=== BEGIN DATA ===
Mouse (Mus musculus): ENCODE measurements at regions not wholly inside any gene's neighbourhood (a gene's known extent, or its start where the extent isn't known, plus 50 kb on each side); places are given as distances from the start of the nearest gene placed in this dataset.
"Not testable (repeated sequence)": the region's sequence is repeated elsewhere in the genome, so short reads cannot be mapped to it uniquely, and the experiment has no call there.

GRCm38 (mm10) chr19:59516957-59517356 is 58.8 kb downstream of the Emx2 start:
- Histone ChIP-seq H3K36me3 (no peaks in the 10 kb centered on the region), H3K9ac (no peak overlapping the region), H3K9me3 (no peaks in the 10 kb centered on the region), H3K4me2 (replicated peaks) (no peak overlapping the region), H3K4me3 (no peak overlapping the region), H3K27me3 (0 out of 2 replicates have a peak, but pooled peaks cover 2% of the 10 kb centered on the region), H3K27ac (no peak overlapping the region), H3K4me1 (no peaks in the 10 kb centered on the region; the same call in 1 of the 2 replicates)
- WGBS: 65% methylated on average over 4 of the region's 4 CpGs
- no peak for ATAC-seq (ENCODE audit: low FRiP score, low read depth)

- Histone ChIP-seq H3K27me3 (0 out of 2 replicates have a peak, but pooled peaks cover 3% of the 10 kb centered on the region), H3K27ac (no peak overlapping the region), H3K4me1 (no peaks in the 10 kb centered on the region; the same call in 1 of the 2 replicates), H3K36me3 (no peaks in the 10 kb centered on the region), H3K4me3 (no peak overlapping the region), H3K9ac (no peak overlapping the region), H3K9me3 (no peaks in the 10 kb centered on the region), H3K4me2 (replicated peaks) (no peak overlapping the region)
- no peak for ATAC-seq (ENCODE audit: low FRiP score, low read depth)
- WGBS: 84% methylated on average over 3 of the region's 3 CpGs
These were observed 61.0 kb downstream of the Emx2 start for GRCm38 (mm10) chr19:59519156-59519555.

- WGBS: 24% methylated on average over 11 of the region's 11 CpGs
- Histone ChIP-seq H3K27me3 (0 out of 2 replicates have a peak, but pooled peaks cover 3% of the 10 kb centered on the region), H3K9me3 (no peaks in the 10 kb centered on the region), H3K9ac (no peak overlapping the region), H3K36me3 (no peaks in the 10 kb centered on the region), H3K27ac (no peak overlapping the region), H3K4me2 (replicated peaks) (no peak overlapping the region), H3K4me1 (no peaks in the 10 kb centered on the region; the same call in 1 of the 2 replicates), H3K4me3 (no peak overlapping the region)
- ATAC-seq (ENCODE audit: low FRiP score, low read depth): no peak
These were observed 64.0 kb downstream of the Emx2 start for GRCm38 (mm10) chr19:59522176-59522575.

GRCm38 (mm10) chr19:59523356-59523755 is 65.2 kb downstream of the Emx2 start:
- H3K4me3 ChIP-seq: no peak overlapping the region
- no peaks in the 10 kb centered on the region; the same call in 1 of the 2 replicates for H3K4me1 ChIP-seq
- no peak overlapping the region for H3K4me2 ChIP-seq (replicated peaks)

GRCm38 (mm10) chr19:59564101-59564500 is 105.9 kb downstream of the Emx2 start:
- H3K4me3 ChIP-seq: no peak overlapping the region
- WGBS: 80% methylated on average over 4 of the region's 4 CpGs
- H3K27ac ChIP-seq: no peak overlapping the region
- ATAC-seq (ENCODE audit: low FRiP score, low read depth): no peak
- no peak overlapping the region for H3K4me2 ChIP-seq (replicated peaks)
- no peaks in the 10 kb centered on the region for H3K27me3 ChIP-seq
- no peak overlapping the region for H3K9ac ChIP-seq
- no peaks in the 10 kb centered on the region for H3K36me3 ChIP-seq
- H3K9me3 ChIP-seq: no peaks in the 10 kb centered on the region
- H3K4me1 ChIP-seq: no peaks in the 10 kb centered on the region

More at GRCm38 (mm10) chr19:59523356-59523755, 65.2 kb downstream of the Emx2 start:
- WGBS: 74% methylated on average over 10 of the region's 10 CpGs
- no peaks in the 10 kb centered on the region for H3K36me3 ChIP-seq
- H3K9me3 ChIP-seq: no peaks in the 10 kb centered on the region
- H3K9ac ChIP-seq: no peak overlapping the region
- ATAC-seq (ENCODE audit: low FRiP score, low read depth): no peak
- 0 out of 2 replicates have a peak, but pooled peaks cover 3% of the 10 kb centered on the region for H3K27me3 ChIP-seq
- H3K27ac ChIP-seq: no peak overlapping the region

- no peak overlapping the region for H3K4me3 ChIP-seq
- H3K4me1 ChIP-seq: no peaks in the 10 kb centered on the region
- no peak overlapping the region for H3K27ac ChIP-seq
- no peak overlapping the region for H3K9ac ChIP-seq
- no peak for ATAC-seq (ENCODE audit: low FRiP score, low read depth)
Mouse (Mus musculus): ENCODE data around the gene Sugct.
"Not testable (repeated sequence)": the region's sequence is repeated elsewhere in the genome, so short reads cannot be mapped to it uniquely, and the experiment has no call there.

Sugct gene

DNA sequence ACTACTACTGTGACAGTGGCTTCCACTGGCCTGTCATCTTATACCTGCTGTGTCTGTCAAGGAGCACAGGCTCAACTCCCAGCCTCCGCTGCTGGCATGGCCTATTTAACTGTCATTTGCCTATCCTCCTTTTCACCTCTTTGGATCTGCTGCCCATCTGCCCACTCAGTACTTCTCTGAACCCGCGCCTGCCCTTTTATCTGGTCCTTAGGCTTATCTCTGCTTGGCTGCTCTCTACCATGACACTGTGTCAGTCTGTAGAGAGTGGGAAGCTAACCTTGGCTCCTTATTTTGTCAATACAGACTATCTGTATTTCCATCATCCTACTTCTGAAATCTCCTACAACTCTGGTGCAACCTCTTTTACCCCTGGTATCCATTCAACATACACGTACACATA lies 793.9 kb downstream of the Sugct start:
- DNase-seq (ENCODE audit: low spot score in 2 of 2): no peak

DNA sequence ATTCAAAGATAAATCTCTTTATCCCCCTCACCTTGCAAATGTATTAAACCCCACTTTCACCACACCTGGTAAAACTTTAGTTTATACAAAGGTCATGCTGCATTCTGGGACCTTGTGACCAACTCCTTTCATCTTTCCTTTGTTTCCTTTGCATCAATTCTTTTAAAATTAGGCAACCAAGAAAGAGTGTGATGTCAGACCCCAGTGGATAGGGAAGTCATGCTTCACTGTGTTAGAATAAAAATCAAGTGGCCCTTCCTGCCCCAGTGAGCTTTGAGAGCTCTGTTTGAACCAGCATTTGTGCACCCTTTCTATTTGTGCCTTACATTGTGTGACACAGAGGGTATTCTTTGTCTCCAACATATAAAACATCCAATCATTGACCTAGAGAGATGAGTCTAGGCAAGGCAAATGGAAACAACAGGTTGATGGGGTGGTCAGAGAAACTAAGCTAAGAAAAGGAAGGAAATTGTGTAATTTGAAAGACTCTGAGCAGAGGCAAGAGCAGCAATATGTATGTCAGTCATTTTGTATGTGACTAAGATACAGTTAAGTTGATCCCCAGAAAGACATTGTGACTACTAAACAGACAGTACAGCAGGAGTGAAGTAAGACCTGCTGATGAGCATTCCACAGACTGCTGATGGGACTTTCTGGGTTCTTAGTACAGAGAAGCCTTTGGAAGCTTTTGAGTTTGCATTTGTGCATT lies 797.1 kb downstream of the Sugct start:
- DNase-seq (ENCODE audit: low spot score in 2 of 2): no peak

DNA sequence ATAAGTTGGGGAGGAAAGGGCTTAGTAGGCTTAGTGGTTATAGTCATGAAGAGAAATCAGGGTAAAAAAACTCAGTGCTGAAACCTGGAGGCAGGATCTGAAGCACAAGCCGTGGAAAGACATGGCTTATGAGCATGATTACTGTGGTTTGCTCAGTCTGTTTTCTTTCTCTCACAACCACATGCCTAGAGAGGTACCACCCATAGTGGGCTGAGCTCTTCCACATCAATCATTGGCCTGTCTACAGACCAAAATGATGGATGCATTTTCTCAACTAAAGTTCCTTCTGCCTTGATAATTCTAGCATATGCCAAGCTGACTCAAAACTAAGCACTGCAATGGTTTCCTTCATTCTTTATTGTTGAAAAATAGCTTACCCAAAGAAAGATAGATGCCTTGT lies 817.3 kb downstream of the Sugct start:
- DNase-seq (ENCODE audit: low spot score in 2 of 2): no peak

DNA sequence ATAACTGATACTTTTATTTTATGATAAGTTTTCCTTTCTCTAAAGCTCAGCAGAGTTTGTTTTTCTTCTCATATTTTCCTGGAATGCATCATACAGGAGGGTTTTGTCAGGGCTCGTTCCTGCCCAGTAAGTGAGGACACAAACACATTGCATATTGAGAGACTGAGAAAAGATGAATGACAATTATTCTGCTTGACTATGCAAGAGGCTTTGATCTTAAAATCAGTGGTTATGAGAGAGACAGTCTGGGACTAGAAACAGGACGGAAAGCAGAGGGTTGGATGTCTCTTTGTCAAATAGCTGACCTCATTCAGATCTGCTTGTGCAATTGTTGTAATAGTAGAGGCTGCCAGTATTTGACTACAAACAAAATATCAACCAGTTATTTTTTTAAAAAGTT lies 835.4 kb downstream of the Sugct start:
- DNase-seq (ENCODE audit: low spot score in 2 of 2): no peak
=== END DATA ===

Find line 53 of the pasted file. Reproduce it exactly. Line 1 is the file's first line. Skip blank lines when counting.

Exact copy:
- DNase-seq (ENCODE audit: low spot score in 2 of 2): no peak